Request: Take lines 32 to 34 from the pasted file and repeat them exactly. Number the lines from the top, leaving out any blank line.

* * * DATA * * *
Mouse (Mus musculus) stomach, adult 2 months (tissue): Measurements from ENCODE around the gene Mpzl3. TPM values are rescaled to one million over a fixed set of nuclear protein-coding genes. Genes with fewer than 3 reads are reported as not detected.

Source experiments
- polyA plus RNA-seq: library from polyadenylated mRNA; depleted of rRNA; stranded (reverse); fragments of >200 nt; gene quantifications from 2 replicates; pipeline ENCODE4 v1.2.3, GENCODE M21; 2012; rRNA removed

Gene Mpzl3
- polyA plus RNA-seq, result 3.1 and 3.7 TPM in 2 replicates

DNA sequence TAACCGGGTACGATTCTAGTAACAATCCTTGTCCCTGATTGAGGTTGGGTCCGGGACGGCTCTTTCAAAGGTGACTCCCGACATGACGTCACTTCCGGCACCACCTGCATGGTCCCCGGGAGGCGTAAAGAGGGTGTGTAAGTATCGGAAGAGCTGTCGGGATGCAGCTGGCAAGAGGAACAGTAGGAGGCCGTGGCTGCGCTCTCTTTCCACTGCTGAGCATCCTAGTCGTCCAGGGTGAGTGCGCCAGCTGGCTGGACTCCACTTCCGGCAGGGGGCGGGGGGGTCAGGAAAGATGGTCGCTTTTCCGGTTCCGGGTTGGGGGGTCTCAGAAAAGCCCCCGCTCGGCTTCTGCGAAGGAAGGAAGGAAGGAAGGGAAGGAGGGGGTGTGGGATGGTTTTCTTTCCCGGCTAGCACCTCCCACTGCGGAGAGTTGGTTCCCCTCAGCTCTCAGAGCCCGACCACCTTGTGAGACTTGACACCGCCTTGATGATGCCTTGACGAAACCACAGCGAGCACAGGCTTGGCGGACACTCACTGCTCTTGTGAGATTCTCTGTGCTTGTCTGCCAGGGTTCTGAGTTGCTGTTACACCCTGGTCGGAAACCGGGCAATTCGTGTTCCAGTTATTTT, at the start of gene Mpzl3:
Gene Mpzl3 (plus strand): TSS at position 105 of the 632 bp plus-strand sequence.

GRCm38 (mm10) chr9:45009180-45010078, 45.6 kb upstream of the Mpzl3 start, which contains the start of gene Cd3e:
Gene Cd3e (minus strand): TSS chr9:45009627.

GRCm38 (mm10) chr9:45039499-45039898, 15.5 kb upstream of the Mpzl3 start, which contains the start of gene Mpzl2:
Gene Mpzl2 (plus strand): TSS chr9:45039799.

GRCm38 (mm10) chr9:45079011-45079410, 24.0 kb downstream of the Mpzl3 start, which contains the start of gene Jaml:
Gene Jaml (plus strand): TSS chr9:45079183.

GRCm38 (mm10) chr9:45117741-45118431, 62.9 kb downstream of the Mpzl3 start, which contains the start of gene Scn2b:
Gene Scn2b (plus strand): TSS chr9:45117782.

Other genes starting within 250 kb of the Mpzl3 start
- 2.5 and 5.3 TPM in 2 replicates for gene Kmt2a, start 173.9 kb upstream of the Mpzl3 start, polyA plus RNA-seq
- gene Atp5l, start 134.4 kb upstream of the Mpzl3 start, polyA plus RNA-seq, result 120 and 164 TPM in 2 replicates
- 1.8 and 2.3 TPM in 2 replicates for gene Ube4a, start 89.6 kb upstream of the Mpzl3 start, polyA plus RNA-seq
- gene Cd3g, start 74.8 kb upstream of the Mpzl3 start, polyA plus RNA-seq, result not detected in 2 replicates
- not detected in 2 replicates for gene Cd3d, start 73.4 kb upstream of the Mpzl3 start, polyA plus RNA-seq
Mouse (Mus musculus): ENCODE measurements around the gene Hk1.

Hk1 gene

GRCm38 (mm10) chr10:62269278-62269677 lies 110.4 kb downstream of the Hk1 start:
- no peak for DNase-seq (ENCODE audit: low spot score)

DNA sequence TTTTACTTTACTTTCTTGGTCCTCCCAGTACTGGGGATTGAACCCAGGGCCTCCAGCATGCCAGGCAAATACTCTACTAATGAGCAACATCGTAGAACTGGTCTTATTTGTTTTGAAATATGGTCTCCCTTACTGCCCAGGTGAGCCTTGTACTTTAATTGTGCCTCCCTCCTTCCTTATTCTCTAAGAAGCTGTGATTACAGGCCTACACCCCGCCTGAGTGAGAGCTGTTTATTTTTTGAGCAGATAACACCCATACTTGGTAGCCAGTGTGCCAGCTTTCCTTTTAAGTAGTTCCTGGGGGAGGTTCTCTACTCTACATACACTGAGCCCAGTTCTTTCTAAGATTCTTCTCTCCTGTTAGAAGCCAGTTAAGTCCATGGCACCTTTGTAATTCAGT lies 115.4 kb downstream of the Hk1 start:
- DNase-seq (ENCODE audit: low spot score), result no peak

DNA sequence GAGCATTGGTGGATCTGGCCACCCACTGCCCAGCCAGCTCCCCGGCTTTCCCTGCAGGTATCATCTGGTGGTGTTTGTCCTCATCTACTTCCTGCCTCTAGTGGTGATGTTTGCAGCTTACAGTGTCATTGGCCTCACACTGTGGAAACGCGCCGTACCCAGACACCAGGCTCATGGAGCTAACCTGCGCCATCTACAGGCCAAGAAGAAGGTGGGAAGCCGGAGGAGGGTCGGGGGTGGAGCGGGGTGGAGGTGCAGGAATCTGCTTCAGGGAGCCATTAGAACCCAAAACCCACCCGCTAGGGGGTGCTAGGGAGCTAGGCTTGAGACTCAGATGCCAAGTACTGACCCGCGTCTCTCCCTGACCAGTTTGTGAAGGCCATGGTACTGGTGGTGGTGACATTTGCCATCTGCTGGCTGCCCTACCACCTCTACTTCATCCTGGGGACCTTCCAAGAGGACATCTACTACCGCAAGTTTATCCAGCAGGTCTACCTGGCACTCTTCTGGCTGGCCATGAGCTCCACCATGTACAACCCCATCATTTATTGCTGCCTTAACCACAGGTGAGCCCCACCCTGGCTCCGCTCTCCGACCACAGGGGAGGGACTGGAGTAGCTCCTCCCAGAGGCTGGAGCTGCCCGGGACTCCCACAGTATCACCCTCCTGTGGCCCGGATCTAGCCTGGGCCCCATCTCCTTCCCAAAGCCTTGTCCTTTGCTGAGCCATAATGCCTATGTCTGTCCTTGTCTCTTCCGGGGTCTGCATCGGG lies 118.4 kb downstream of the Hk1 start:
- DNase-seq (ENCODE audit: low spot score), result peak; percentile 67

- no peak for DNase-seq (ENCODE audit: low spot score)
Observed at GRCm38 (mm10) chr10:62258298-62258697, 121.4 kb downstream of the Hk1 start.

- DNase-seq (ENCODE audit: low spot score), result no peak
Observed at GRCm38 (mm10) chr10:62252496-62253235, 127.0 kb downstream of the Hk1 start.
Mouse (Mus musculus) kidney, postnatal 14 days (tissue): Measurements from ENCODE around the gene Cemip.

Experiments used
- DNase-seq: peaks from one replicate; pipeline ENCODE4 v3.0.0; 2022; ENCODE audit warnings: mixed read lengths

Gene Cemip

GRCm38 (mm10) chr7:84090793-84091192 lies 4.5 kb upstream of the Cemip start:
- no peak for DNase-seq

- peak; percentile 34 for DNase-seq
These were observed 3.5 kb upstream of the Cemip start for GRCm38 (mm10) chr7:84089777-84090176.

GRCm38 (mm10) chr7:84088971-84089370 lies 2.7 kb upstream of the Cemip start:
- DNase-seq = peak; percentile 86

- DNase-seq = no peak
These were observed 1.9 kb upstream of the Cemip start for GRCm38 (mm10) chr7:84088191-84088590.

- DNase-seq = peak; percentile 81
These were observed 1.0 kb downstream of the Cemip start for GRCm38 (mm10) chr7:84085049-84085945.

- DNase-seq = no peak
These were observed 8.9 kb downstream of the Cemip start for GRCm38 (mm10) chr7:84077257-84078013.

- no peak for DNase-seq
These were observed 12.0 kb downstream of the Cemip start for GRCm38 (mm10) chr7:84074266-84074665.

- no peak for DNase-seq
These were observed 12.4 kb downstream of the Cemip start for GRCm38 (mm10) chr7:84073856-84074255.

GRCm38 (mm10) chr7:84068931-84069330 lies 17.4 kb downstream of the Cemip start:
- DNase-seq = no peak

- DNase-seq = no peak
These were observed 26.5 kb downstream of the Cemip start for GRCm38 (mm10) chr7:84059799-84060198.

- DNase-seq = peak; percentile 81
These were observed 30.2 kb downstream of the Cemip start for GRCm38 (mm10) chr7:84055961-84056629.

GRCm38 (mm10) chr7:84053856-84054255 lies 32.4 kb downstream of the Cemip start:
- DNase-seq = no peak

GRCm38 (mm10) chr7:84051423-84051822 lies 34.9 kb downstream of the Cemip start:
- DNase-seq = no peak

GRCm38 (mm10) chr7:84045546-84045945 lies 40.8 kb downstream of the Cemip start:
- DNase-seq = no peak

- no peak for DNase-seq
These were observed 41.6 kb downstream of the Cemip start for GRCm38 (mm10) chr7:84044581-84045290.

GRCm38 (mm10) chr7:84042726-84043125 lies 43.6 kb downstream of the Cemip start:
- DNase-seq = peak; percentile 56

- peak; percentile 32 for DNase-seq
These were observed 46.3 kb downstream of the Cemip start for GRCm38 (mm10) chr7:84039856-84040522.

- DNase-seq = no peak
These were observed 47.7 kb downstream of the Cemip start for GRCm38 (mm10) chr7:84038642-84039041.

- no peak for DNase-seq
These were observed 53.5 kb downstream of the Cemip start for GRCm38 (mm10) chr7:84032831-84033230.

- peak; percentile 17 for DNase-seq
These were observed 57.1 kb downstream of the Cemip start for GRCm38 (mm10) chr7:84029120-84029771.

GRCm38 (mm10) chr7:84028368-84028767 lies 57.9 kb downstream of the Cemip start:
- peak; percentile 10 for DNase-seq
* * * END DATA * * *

- DNase-seq (ENCODE audit: low spot score), result no peak
Observed at GRCm38 (mm10) chr10:62252496-62253235, 127.0 kb downstream of the Hk1 start.
Mouse (Mus musculus) kidney, postnatal 14 days (tissue): Measurements from ENCODE around the gene Cemip.